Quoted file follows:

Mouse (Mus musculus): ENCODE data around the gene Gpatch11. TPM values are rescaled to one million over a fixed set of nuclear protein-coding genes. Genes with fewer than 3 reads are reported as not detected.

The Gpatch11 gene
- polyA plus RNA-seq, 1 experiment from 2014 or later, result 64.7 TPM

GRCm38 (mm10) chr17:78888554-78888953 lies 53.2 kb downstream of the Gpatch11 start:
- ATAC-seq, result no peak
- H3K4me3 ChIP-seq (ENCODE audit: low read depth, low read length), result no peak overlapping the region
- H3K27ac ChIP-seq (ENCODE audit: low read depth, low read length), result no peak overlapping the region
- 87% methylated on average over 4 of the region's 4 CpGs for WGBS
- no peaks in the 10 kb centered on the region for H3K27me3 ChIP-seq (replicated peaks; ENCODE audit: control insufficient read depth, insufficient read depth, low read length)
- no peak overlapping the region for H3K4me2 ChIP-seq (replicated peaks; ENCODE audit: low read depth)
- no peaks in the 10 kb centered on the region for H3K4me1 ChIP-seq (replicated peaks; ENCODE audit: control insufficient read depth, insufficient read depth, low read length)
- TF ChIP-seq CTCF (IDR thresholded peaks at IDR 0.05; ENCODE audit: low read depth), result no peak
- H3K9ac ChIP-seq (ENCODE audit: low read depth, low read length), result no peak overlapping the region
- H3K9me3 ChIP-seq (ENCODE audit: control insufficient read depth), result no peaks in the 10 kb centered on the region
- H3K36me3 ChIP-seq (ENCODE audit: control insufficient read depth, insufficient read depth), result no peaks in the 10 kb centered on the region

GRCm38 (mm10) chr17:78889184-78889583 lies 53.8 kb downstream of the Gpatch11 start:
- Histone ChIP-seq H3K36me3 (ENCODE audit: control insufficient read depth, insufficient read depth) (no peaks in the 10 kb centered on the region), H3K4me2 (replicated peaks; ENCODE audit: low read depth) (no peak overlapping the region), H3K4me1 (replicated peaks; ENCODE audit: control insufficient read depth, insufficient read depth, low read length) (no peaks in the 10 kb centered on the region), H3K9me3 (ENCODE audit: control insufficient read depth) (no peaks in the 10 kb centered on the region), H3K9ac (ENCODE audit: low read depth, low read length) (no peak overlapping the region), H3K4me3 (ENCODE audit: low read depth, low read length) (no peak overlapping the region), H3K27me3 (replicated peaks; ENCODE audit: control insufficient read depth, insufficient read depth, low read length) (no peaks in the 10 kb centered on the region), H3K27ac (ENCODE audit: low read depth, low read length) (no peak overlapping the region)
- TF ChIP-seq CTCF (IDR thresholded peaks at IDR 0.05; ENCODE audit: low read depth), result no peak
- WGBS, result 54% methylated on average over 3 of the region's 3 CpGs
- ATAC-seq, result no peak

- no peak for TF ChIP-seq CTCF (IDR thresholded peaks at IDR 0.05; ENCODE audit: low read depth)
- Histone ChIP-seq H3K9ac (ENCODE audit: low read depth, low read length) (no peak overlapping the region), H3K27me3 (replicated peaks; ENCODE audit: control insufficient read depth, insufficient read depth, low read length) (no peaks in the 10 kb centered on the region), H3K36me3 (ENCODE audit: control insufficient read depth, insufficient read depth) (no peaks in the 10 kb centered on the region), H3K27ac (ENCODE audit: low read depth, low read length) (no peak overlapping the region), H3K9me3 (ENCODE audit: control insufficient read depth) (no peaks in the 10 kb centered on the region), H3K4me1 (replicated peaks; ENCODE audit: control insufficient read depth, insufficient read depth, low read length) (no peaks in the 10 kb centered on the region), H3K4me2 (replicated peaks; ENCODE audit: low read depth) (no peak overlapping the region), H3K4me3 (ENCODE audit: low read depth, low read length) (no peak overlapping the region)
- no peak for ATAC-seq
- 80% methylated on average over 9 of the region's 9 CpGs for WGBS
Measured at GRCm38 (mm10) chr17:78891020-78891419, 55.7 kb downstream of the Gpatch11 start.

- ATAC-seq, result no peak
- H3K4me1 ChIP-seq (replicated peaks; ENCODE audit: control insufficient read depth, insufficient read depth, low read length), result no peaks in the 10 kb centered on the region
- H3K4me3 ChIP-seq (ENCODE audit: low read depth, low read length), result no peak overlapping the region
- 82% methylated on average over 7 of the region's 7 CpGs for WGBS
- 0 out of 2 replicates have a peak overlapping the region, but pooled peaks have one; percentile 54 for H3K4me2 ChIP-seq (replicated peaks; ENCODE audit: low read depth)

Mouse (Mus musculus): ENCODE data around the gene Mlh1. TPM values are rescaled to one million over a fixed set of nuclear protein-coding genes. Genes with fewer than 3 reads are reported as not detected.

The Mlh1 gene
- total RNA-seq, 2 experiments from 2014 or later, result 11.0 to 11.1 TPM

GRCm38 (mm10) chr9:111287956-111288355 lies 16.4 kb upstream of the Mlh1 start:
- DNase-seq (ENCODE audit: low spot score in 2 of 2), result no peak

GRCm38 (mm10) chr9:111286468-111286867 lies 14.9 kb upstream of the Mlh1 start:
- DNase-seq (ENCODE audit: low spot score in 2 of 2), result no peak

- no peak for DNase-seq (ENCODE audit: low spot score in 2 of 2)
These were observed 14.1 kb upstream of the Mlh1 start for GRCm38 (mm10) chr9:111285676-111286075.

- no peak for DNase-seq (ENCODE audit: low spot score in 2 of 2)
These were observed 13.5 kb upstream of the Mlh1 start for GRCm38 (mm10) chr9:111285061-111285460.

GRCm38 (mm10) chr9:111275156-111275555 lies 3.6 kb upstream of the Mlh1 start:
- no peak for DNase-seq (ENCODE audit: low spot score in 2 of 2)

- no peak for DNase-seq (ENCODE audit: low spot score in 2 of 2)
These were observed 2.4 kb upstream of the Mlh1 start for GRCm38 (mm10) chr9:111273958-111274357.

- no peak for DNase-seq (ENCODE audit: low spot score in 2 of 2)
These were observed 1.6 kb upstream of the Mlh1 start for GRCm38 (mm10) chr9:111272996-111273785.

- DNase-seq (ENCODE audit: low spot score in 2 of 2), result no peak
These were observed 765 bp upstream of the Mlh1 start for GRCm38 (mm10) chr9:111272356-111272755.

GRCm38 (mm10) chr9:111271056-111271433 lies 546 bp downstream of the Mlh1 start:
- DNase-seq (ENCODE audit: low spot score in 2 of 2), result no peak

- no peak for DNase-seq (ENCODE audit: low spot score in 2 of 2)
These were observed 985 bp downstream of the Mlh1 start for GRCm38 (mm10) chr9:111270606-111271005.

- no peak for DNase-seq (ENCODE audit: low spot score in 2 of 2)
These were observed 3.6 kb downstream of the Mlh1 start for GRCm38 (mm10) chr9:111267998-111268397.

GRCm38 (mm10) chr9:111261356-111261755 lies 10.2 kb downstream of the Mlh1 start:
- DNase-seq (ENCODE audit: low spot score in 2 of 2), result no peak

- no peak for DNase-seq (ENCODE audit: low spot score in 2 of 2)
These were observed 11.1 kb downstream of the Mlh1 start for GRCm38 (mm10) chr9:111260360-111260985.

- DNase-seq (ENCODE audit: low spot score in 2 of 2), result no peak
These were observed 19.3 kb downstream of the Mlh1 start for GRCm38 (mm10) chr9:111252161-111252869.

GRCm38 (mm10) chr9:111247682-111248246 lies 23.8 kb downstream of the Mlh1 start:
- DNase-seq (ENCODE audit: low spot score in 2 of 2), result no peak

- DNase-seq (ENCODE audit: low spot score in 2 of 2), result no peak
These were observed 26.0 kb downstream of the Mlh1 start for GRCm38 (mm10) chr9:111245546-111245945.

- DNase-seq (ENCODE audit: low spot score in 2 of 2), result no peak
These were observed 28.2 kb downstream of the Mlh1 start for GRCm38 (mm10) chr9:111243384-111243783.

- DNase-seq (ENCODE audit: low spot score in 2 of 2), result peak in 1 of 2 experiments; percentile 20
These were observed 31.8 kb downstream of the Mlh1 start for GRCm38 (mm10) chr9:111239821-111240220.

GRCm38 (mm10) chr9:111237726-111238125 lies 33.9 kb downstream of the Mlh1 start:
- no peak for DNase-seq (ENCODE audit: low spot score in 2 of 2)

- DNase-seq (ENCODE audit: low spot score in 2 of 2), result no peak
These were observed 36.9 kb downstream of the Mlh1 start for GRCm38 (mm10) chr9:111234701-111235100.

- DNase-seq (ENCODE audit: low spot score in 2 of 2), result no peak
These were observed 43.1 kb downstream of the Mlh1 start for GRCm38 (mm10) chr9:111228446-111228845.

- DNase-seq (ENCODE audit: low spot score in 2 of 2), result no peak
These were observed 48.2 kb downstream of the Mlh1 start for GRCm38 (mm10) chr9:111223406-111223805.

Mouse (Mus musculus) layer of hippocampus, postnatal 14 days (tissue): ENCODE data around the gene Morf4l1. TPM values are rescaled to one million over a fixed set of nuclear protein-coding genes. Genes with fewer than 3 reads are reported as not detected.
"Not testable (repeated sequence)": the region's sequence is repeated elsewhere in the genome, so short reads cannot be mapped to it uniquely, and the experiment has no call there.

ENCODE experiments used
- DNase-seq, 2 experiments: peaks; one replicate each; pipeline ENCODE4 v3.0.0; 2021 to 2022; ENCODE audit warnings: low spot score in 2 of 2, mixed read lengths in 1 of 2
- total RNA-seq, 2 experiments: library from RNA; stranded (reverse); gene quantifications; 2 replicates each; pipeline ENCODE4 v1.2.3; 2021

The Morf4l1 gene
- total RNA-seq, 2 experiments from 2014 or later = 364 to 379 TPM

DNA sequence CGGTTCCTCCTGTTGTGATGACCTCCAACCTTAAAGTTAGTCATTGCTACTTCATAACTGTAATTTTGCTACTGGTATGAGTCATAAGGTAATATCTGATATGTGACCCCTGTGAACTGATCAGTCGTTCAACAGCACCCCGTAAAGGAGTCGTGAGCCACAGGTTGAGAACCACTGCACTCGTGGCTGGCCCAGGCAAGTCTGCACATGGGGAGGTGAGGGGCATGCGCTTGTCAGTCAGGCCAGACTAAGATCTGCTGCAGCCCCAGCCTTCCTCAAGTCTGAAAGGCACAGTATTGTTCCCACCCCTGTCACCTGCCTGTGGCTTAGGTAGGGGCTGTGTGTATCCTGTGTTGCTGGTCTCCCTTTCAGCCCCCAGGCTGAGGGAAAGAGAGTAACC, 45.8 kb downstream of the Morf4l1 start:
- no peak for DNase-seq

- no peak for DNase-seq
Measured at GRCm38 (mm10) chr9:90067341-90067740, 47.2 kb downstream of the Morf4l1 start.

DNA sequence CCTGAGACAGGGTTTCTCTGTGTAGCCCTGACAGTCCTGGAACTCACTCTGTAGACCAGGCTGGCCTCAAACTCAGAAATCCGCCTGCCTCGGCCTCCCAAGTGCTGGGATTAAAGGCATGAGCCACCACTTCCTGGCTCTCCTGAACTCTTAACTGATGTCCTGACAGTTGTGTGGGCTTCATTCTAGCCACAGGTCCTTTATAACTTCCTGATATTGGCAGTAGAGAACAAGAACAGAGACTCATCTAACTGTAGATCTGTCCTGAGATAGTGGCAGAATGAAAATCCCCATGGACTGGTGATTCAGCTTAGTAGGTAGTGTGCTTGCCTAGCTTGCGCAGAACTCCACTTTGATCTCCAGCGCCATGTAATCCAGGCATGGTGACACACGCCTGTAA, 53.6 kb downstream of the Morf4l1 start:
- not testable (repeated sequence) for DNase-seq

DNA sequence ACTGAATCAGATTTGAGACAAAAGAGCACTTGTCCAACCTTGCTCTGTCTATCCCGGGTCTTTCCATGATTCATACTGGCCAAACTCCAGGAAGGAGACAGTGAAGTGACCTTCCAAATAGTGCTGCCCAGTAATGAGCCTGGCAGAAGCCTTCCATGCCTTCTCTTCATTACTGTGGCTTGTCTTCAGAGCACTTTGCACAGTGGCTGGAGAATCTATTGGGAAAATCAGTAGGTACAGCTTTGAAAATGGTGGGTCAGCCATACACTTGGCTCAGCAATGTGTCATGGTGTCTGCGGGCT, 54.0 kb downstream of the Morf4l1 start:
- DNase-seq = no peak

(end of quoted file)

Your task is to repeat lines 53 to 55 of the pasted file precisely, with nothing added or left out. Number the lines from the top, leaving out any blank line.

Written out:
These were observed 985 bp downstream of the Mlh1 start for GRCm38 (mm10) chr9:111270606-111271005.

- no peak for DNase-seq (ENCODE audit: low spot score in 2 of 2)
These were observed 3.6 kb downstream of the Mlh1 start for GRCm38 (mm10) chr9:111267998-111268397.